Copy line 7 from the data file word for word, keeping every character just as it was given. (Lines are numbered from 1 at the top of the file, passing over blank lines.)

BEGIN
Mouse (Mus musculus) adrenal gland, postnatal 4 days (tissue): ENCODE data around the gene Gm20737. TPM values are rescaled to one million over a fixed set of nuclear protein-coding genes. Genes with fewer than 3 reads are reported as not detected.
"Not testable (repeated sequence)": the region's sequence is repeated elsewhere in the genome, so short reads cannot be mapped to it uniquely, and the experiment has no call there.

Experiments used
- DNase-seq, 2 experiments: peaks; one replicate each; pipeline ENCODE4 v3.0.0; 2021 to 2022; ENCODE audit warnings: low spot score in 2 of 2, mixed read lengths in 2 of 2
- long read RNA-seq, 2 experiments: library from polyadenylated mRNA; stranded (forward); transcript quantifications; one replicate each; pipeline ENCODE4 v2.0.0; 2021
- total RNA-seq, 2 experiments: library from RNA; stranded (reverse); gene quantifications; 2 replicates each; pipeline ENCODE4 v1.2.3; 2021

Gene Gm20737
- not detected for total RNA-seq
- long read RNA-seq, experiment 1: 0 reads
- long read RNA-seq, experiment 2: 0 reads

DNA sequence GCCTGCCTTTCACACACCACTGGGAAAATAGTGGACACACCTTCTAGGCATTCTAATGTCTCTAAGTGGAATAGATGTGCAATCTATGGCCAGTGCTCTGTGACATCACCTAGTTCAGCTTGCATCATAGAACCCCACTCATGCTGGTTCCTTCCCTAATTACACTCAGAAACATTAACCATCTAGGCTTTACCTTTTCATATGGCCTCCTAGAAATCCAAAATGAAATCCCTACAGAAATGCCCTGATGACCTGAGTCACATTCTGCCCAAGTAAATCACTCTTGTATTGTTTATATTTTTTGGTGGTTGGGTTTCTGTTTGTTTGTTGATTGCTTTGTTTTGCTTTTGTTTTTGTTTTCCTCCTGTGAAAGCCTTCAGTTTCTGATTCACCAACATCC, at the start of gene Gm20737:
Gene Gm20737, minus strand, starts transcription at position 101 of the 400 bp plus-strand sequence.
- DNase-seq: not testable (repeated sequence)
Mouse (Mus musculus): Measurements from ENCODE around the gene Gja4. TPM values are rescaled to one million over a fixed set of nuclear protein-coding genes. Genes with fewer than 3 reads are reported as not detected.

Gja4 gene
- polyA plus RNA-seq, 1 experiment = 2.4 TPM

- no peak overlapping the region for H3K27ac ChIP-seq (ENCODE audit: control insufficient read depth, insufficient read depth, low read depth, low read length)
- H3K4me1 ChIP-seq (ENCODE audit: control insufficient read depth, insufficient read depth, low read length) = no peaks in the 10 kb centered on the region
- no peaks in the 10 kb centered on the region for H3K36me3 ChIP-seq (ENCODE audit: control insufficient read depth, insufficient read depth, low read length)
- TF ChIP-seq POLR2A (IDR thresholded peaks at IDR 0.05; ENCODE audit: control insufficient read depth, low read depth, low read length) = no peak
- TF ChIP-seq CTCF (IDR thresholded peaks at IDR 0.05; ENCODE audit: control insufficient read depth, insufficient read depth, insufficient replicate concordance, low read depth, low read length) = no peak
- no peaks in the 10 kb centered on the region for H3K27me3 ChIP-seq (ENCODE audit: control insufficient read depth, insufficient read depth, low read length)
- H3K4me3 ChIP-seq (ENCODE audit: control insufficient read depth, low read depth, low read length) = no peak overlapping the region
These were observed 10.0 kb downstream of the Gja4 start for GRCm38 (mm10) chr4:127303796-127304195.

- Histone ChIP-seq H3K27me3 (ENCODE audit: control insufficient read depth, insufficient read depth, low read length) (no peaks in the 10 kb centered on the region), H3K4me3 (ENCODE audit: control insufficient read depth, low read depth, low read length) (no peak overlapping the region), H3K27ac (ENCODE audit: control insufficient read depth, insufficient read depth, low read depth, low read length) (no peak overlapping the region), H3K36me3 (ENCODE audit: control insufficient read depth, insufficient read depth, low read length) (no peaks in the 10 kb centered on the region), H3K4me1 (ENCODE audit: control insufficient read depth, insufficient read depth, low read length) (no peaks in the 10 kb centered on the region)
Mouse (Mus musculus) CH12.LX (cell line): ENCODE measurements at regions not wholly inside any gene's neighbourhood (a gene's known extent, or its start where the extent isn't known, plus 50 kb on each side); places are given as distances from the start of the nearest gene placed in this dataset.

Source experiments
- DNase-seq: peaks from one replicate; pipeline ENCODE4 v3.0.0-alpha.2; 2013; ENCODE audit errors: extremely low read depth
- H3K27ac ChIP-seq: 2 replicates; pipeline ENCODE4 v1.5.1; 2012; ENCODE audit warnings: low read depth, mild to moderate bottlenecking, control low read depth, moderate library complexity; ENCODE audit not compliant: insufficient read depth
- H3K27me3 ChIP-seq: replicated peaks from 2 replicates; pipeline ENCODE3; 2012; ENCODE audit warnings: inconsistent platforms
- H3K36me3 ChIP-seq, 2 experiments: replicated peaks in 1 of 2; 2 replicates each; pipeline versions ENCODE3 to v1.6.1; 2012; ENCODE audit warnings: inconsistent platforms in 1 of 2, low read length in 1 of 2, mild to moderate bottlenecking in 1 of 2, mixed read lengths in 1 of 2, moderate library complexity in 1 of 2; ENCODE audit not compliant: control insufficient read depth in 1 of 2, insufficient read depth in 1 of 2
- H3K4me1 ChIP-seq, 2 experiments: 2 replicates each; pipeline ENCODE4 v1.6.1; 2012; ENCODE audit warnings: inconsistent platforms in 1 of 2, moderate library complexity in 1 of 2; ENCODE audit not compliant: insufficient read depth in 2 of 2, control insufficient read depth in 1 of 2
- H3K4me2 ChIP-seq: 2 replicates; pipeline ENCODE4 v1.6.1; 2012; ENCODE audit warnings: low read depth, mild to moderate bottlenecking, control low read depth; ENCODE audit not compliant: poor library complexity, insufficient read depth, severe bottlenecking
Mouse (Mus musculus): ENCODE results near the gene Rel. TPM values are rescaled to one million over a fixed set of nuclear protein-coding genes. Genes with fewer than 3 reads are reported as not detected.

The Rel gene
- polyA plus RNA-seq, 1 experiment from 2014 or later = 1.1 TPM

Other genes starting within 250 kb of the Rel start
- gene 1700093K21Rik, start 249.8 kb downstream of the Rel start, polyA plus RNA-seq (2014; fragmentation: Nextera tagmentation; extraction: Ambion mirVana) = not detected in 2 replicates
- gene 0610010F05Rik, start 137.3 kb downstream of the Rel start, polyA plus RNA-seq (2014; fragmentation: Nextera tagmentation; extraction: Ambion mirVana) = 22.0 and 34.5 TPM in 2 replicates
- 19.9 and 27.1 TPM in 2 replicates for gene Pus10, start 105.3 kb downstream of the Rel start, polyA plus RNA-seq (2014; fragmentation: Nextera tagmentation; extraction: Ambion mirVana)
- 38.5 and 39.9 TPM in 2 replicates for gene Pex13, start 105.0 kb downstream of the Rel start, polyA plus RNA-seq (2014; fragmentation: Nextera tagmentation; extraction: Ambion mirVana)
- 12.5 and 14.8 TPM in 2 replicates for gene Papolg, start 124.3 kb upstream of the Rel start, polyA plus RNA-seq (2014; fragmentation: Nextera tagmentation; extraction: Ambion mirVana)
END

Gene Gm20737